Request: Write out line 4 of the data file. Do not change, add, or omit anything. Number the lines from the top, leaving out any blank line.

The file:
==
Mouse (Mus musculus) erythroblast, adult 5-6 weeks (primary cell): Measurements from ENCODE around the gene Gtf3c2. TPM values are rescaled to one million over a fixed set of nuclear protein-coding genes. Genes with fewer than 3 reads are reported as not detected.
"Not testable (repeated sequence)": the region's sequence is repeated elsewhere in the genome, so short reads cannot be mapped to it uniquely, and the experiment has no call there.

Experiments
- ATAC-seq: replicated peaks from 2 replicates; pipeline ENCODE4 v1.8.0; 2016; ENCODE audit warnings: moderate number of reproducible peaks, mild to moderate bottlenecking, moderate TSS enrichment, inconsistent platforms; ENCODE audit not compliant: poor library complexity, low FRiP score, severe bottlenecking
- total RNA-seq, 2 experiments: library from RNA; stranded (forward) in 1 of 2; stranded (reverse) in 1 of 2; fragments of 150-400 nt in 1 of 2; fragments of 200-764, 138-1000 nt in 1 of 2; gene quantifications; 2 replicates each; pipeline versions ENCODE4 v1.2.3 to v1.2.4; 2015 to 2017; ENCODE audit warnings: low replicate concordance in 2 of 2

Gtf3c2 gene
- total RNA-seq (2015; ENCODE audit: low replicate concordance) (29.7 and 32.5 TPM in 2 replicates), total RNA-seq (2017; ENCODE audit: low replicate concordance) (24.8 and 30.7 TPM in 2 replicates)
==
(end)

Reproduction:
- ATAC-seq: replicated peaks from 2 replicates; pipeline ENCODE4 v1.8.0; 2016; ENCODE audit warnings: moderate number of reproducible peaks, mild to moderate bottlenecking, moderate TSS enrichment, inconsistent platforms; ENCODE audit not compliant: poor library complexity, low FRiP score, severe bottlenecking